Republicans in the Kansas Legislature are the dog that chased the car and uh-oh, now that they’ve caught it have nothing to do but yip.
That terrible Gov. Laura Kelly, they kept saying, was such a wannabe dictator with her pandemic shutdown orders that were slowly being phased out anyway.
To show her who’s boss during their unconstitutional all-night session last week, Republican lawmakers only briefly extended her emergency declaration order. And did so in legislation that would have done all sorts of long-term harm, just for starters making it all but impossible to sue even scammers for coronavirus-related damages.
The extension of the emergency declaration was supposed to force the governor to sign the bill. Because she wasn’t going to risk losing the federal aid that the declaration makes possible, now was she?
Kelly had two bad choices: She could accept legislation that not only would limit her own authority but also would severely limit the state’s ability to respond to the pandemic. Or she could veto it and let her current emergency order expire.
Kelly had no real choice but to put Kansas first, veto the bill and let the old order expire. In a news conference on Tuesday, she said she’s issuing a new state of disaster emergency declaration that will make her careful, phased approach to reopening the economy no longer an order but mere guidance to the county officials who will have to take it from here.
That’s “not ideal,” Kelly said, in some A-1 Kansas understatement. Because 105 county health departments with 105 different orders are bound to cause confusion, and a false sense of security, too. Not every county will act to protect its residents, either. So yes, this has the potential to turn the whole state into a dryer version of that nightmare Memorial Day party scene at the Lake of the Ozarks.
“I don’t anticipate having any orders,” like Kelly’s, Sedgwick County Commissioner Michael O’Donnell said. Or at least “nothing enforceable.” Riley County health officials have already said every business will be able to open again as of Wednesday, with a limit of 50 people. “I’m a little worried,” said Manhattan Mayor Usha Reddi.
Having the new order in place will, however, keep federal COVID-19 aid flowing to Kansas. The governor is also calling a June 3 special session of the Legislature for a do-over on the bill passed in such a rush last week.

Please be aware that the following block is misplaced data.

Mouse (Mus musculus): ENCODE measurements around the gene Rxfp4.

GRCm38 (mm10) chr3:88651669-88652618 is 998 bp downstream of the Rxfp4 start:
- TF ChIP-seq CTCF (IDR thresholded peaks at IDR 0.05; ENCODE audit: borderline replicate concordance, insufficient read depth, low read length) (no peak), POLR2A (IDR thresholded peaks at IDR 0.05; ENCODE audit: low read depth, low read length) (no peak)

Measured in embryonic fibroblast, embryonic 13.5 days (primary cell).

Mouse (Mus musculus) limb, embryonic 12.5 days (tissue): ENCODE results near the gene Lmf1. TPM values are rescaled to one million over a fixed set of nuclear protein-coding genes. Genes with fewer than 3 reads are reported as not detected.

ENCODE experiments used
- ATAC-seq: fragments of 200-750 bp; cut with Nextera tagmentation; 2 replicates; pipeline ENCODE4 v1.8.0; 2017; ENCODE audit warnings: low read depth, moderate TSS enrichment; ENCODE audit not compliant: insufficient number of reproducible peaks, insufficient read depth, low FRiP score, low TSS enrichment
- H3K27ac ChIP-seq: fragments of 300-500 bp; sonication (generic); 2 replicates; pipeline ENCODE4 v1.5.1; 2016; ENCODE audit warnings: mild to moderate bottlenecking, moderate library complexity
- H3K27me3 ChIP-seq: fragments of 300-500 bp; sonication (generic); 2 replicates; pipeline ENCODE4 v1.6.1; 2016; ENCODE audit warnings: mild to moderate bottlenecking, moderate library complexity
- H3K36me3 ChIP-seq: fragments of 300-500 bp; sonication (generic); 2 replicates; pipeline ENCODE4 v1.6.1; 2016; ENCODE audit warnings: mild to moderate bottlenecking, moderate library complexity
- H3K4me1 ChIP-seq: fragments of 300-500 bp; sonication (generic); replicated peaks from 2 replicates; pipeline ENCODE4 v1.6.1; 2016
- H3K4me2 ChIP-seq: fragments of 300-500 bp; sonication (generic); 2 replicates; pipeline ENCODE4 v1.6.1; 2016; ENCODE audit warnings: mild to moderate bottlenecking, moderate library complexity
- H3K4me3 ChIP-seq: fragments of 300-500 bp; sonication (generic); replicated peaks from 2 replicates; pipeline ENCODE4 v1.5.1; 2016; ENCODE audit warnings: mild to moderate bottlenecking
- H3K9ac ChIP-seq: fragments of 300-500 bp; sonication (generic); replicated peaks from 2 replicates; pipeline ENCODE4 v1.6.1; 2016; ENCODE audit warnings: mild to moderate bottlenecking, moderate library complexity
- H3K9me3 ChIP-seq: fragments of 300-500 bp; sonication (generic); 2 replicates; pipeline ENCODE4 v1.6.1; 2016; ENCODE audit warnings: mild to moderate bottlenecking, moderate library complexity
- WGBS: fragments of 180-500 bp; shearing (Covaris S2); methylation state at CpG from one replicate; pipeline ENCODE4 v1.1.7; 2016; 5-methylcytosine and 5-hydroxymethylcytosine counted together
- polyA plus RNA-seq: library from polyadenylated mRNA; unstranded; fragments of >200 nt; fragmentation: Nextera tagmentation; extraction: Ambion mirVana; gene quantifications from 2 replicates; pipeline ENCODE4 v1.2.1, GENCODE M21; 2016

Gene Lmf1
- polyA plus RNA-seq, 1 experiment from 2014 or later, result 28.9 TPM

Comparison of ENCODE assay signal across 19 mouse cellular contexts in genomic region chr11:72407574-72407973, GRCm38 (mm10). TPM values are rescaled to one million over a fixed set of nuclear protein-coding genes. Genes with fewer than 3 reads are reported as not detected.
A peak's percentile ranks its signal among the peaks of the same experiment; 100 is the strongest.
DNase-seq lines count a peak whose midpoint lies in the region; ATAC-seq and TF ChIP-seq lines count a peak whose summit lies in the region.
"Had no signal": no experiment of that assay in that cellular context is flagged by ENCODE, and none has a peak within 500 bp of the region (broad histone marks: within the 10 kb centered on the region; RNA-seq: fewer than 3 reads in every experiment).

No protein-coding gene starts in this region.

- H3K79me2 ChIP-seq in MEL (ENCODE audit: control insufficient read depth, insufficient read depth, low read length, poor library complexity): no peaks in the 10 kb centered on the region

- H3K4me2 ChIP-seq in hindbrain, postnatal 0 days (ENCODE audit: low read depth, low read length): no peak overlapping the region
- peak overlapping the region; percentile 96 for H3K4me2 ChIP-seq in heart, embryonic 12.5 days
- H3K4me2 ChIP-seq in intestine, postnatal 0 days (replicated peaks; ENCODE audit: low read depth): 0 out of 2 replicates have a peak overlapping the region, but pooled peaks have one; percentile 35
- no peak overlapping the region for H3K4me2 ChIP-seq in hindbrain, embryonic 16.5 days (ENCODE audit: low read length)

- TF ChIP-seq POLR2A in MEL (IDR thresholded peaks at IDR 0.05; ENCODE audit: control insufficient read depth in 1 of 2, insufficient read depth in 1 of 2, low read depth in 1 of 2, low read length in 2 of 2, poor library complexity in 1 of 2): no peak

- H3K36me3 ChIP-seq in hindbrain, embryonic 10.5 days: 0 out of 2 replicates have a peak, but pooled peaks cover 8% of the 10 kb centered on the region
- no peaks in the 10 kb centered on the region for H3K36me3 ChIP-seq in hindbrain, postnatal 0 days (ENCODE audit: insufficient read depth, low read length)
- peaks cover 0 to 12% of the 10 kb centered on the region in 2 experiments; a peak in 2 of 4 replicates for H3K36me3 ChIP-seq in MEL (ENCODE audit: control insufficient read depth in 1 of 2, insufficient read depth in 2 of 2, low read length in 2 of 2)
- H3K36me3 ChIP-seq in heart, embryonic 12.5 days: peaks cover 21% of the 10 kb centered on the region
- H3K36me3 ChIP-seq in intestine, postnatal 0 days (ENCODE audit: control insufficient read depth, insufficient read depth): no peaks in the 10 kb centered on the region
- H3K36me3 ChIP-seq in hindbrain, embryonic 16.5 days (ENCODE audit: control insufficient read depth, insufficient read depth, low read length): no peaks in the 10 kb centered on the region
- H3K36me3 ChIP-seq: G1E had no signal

Since it was Kelly’s supposedly power-mad overreach that was such a problem, you’d think Republicans would be delighted, right? And that they’d see local decisions made locally as a win for them.
Only now that it will be up to each county to decide whether to limit mass gatherings, require social distancing or close businesses, they seem to think their bullying has backfired.
“The veto of this legislation creates unnecessary confusion about the status of the current disaster declaration, what orders are still in place, and what Kansans can expect going forward,” said a statement from Kansas House Speaker Ron Ryckman, Majority Leader Dan Hawkins and Speaker Pro Tem Blaine Finch. Well yes, and none of that had to happen, gentlemen.
The Republican leaders actually criticized the governor for jettisoning the phased reopening plan they hated so much. Now they’re lamenting that it was “suddenly, and with no warning, scrapped this afternoon.”
Kelly said the bill she vetoed “would make a mess of the state’s ability to adequately respond during times of crisis” and “would further delay our ability to get the CARES Act funding to communities across the state.”
It would also weaken the authority of local health officials to act in a crisis, and not incidentally was unconstitutional since the Kansas Constitution says no legislation can be passed after midnight on the last day of the session.
A shoutout on that front is due Republican state Rep. Mark Samsel, who tried to stop lawmakers from going into illegal overtime, and then kept his pledge to vote against any bill brought to a vote after midnight.
When he and his colleagues come back to Topeka on June 3, Republicans should declare victory and extend the governor’s emergency declaration through January.
Laura Kelly just gave them what they said they wanted most, which was to see Kansas wide open again in all counties that wanted to be. So unless that wasn’t the point after all, why wouldn’t they in return help her keep federal aid headed this way?